Virtual mass band of university students join the UofL CMB to perform My Old KY Home
UofL drum major plans virtual performance of ‘My Old Kentucky Home’ on what would have been Derby Day
By ALICIA KELSO
Although the flowers are still in bloom and the grass has turned that signature blue-ish green, things are no doubt different this year.
The traditional pageantry that kicks off springtime in the commonwealth – the Kentucky Derby – isn’t happening on the first Saturday in May for the first time since 1945.
A pandemic has put us all on pause.
However, while we’re relegated to our homes, left to wait for an unpredictable amount of time for things to get back to “normal,” our spirit still resonates. You see it when the green lights turn on. You hear it when the bells toll.
On Saturday, you’ll feel it when that old familiar song plays. Our song.
Since 1936, UofL’s Marching Cards have served as “The Official Band of the Kentucky Derby,” opening up the “Most Exciting Two Minutes In Sports” with our rendition of “My Old Kentucky Home.” Each year, our students play this song to about 150,000 people at Churchill Downs and an additional 15 million television viewers across the world.
By the time the band is finished playing, there typically aren’t many dry eyes left. A Courier Journal columnist described this experience best last year: “I’ve interviewed Kentuckians who haven’t set foot in the state for 30 years who still stand in front of their televisions and weep when they hear the woodwinds and brass instruments strike the first few notes of ‘My Old Kentucky Home.’
The lyrics tell us that there’ll be hard times, by and by. But at the crescendo, it’s as if 150,000 voices nudge us to weep no more.”
Has there been a better time for such a nudge than now?
UofL’s drum major Natalie Humble didn’t want that feeling – this experience – to get lost this year.
So, she reached out to a few of her friends, both at UofL and at other colleges and universities across Kentucky, and asked if they would want to perform a virtual version of the state song and debut the finished piece on May 2, what would have been Derby Day.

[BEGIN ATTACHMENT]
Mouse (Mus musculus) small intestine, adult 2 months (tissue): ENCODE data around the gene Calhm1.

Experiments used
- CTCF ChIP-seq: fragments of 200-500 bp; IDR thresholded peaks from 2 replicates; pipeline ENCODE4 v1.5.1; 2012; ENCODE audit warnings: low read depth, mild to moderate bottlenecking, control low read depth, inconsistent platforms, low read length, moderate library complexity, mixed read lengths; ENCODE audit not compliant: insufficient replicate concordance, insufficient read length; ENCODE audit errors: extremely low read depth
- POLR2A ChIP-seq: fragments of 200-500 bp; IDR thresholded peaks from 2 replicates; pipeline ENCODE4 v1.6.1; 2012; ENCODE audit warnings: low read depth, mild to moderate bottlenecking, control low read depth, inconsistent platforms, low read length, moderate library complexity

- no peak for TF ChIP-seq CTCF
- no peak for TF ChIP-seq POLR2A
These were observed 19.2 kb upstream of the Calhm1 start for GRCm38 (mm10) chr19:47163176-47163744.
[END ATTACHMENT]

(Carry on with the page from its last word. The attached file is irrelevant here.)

“I came up with the idea one day while doing online schoolwork and reflecting on what the semester would have been like in a normal situation. ‘My Old Kentucky Home’ popped into my head and I immediately wanted to create something that brought some normality back into the spring. But I wanted it to be something that all of us – as Kentuckians – resonated with,” Humble said.
Everyone she reached out to was interested. In fact, Humble recruited about 100 total participants – about half of whom are UofL students. Another 20 or so are UofL School of Music alums, a handful are UofL faculty and the rest are from other institutions throughout the state. Thirteen total institutions, to be exact.
“We had a massive amount of interest from students at UofL, and it was really incredible to see the alums show so much interest. I am truly proud of how many other schools we got to participate,” she said.
Humble, a rising senior Music Education major from Monticello, Kentucky, has performed at the Derby twice. Her favorite memory was during her freshman year, when it down poured.
“It doesn’t sound like much fun, but it was so memorable that I can still feel the adrenaline now just the same as I did on that day,” she said.
Although performing “My Old Kentucky Home” to kick off the Derby is a signature UofL experience, Humble said it was important to get other schools involved this year because of the unusual circumstances created by COVID-19.
“As a college student and as a Kentuckian, I know how hard it is to adjust, and this experience is something that we all share. In times like this, it is especially important for all of us to realize that we aren’t alone and that we’re a team, so inviting everyone to be part of such a meaningful project was the most valuable part of the whole idea,” she said.
“The Derby performance always represents togetherness for me. It is such a short part of the timeline, but it is a time where all the people watching – no matter where they are in the world – are taking a moment to pause and come together. I think this year’s performance represents the same thing, just in a different way.”